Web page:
Wèi nín xià gè rénshēng jiēduàn ér zuò de gōngyù

为您下个人生阶段而作的公寓

"Apartments made for the next stage of your (honorific) life"

Here's the English version from the same website:

Apartments for the next phase in life

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Language registers in spoken Chinese

Dave Cragin writes:

Throughout my years of learning Chinese, I’ve been surprised at the number of times I’ve been told by various Chinese that a specific Chinese phrase is:

    • only something foreigners say

and/or

    • Chinese NEVER say that phrase

or

    • only old Chinese women or only old Chinese say that phrase.

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From "reach out" to "outreach"

In response to "May I ask you a question?" (6/12/17), we've been having an energetic discussion about the origins and meaning of the expression "reach out", culminating (as of this moment) in Nick Kaldis' good question:

This topic causes an interesting related neologism to come to mind: when did “outreach” come into currency? Our campus has, for instance, a “Community Outreach” office.

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May I ask you a question?

Lately my more formal, stiff students (mostly undergrads) have been using the expression "reach out to you" when they want to ask me a question.  I also notice that I'm receiving random inquiries from people I don't know who approach me with this opening.

There's definitely a surge of "reaching out".  Two or three years ago, I only received messages with that beginning rarely, almost never, but now I get at least one a week.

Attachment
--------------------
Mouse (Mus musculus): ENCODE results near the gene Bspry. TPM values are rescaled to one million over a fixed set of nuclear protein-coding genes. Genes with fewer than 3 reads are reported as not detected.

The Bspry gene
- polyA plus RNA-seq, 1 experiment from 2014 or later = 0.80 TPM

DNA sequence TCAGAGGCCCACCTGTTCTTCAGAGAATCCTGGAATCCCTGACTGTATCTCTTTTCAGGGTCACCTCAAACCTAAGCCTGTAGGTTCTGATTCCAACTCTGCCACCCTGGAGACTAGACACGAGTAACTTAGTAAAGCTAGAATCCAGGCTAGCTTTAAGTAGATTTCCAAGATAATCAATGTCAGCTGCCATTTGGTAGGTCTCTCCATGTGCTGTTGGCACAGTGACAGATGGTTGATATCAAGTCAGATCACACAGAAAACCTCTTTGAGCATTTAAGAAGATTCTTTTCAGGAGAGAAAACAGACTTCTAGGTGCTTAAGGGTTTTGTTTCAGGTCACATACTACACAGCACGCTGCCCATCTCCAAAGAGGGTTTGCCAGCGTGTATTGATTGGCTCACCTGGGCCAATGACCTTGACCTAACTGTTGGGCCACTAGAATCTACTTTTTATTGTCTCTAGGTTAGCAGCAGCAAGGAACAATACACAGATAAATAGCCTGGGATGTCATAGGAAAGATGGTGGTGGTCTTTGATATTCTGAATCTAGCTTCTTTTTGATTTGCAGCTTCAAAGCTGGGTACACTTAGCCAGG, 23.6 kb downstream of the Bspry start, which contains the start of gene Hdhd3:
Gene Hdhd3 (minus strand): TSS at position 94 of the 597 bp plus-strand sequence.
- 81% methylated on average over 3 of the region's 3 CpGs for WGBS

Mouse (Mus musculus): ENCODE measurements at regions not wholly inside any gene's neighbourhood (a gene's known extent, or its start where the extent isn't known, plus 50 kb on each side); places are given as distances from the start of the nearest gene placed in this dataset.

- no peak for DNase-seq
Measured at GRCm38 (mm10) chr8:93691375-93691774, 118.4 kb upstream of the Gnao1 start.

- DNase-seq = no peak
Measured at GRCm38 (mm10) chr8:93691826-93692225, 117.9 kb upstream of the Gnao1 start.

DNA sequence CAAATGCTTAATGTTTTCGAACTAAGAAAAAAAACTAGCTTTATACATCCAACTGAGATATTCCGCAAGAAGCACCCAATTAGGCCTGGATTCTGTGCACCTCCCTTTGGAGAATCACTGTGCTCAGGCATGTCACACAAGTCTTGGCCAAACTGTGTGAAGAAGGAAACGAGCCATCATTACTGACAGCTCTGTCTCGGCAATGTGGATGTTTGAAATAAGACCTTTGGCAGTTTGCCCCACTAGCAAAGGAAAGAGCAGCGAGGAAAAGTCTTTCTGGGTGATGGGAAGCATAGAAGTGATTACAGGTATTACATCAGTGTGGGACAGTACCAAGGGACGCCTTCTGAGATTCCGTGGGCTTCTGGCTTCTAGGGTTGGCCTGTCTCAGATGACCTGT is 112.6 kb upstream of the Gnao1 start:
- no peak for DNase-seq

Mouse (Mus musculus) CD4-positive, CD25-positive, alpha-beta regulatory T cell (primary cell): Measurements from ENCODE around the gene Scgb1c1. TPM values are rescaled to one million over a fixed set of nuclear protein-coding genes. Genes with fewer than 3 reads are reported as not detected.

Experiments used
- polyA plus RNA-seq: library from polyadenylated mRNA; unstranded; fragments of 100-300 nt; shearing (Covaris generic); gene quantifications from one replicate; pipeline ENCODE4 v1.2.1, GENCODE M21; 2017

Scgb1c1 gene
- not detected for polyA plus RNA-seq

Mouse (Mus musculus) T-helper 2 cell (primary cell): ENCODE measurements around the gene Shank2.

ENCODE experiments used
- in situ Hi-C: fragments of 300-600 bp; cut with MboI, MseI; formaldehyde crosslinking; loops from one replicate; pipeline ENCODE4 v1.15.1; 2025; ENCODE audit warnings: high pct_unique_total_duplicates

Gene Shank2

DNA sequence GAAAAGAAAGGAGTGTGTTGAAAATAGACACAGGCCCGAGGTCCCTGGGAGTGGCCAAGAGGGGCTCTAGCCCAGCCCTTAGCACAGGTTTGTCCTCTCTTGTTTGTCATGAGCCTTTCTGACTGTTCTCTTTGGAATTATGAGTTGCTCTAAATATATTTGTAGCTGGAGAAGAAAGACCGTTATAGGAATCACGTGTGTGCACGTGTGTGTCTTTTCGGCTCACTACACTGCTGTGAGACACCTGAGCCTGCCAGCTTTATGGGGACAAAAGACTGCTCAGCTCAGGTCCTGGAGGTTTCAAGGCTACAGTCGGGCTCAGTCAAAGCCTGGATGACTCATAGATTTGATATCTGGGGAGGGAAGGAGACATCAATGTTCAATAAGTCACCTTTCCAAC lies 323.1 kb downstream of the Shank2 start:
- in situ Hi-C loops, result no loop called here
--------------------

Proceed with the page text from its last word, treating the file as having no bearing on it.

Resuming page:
Does anyone know when this way of couching a question started to become popular?  Any idea of the context in which it began to be used so routinely?

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Why electronic machine translation services sometimes seem to fail

The inability of Google Translate, Microsoft Translator, Baidu Fanyi, and other translation services to correctly render jī nián dàjí 鸡年大吉 ("may the / your year of the chicken be greatly auspicious!") in various languages points up a vital distinction that I have long wanted to make, and now is as good a time as ever.  Namely, just as you could not expect these translation services to handle Cantonese, Shanghainese, Taiwanese, etc. (unless specifically and separately programmed to do so), we should not expect them to deal with Literary Sinitic / Classical Chinese (LS / CC).